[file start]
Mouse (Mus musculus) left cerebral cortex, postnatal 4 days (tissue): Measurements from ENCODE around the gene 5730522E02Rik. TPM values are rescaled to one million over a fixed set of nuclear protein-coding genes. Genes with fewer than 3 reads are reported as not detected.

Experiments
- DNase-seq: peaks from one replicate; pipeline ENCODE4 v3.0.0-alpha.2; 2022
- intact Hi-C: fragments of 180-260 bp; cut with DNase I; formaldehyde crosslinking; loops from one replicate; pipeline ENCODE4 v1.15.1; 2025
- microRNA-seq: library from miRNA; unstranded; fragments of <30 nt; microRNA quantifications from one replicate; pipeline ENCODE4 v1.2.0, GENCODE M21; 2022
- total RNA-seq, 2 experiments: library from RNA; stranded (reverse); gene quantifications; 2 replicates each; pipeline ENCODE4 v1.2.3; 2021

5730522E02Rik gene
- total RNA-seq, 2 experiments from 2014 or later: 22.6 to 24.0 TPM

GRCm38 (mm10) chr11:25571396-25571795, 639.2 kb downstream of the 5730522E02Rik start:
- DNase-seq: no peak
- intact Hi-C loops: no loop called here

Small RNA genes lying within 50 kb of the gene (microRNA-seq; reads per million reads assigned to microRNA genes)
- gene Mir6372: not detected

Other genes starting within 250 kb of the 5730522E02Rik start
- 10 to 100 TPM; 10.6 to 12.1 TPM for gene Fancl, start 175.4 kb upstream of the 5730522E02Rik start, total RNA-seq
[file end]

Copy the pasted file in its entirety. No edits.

Mouse (Mus musculus) left cerebral cortex, postnatal 4 days (tissue): Measurements from ENCODE around the gene 5730522E02Rik. TPM values are rescaled to one million over a fixed set of nuclear protein-coding genes. Genes with fewer than 3 reads are reported as not detected.

Experiments
- DNase-seq: peaks from one replicate; pipeline ENCODE4 v3.0.0-alpha.2; 2022
- intact Hi-C: fragments of 180-260 bp; cut with DNase I; formaldehyde crosslinking; loops from one replicate; pipeline ENCODE4 v1.15.1; 2025
- microRNA-seq: library from miRNA; unstranded; fragments of <30 nt; microRNA quantifications from one replicate; pipeline ENCODE4 v1.2.0, GENCODE M21; 2022
- total RNA-seq, 2 experiments: library from RNA; stranded (reverse); gene quantifications; 2 replicates each; pipeline ENCODE4 v1.2.3; 2021

5730522E02Rik gene
- total RNA-seq, 2 experiments from 2014 or later: 22.6 to 24.0 TPM

GRCm38 (mm10) chr11:25571396-25571795, 639.2 kb downstream of the 5730522E02Rik start:
- DNase-seq: no peak
- intact Hi-C loops: no loop called here

Small RNA genes lying within 50 kb of the gene (microRNA-seq; reads per million reads assigned to microRNA genes)
- gene Mir6372: not detected

Other genes starting within 250 kb of the 5730522E02Rik start
- 10 to 100 TPM; 10.6 to 12.1 TPM for gene Fancl, start 175.4 kb upstream of the 5730522E02Rik start, total RNA-seq